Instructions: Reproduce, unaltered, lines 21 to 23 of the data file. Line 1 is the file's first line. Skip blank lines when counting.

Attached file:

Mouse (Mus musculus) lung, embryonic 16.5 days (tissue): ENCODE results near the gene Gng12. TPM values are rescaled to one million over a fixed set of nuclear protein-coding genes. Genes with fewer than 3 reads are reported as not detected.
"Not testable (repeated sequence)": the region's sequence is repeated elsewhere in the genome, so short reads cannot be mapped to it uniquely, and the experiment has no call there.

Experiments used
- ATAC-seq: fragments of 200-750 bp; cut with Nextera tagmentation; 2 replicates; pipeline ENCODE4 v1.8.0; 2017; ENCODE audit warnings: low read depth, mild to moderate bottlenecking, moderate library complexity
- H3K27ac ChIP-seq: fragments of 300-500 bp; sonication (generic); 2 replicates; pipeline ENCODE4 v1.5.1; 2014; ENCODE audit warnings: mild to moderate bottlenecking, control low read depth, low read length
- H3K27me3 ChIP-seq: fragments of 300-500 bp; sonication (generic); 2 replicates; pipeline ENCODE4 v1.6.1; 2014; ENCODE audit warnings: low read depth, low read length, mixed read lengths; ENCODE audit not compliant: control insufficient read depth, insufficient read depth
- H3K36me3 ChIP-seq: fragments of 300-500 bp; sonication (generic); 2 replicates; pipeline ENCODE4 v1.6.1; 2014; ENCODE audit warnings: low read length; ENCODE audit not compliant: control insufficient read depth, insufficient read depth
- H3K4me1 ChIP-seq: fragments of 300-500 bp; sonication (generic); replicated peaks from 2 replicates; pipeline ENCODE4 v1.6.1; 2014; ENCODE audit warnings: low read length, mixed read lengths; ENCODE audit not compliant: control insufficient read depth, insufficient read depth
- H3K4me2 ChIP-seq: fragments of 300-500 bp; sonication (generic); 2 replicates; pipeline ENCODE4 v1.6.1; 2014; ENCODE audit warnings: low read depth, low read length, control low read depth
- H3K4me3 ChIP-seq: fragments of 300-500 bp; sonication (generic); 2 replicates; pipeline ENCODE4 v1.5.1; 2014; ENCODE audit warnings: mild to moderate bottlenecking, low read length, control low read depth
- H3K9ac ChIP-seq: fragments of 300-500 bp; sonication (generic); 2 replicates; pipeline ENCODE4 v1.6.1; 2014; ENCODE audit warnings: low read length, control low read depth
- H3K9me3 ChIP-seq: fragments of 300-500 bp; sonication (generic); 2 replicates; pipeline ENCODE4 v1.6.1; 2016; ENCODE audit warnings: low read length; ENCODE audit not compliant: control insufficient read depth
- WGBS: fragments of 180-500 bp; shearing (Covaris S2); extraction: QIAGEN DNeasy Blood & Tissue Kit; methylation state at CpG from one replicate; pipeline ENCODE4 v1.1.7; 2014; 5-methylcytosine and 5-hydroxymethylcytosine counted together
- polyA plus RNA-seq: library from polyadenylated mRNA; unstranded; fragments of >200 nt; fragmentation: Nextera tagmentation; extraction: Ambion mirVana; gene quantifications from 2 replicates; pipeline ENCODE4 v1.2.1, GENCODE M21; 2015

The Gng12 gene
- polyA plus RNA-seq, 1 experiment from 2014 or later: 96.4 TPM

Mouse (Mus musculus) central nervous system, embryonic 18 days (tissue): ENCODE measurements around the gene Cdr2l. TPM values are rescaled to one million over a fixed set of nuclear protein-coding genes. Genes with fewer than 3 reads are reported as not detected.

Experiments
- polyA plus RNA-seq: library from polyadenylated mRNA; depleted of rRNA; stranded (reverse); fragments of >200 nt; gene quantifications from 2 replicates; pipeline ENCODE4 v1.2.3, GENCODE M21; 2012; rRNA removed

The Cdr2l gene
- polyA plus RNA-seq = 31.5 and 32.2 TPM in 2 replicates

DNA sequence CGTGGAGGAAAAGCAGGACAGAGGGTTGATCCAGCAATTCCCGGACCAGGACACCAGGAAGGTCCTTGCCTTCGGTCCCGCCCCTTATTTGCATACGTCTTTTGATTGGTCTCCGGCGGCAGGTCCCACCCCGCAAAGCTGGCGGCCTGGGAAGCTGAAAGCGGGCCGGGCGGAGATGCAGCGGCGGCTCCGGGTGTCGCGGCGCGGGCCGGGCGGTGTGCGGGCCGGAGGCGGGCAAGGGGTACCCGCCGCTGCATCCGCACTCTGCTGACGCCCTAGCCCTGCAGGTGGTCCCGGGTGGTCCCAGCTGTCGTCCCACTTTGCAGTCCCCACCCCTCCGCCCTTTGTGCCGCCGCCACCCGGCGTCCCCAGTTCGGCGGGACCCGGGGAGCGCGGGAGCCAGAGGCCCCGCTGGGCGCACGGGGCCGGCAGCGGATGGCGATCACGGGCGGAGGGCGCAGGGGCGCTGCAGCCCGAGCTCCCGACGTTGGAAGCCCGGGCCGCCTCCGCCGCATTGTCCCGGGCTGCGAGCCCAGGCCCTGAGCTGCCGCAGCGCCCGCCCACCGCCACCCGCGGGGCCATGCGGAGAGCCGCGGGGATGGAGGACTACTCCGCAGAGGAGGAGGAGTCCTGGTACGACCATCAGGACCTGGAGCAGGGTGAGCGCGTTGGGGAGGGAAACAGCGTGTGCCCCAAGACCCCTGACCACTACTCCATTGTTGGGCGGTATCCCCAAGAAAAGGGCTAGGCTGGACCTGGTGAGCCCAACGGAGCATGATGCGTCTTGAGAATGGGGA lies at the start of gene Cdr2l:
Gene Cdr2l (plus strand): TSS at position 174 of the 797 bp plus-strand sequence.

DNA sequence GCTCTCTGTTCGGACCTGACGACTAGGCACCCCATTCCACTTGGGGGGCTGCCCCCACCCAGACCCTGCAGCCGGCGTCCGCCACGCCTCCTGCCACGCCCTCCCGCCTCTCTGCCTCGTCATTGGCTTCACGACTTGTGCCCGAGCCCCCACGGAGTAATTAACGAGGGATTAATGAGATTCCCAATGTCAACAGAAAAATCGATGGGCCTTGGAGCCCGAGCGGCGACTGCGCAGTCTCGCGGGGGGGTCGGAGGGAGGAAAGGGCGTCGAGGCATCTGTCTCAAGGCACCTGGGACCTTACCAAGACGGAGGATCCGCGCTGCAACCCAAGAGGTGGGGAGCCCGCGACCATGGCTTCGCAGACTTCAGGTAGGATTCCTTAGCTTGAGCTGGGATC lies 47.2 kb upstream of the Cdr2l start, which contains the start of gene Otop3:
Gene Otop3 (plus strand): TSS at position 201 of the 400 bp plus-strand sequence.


- polyA plus RNA-seq = 31.5 and 32.2 TPM in 2 replicates

DNA sequence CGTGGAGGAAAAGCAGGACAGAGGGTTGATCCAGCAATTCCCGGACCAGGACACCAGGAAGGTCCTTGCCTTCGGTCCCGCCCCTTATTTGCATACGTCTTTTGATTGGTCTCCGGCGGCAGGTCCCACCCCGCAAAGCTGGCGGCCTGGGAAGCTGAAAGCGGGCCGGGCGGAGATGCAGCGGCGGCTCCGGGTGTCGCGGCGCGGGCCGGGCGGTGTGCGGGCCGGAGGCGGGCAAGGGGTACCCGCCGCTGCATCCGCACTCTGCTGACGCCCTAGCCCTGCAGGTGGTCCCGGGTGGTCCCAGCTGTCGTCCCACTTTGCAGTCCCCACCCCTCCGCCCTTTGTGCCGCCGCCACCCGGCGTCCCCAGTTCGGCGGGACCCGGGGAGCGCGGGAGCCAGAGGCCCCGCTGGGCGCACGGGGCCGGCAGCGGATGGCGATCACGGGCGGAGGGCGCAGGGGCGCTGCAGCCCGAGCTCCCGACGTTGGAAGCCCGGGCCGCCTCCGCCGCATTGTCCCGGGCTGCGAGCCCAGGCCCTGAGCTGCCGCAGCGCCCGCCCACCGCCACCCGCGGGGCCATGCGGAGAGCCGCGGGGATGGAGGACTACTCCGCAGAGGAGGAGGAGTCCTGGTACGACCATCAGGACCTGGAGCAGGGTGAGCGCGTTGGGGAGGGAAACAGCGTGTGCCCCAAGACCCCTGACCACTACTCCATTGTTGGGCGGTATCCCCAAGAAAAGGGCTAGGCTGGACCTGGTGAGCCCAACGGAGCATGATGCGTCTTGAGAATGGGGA lies at the start of gene Cdr2l:
Gene Cdr2l (plus strand): TSS at position 174 of the 797 bp plus-strand sequence.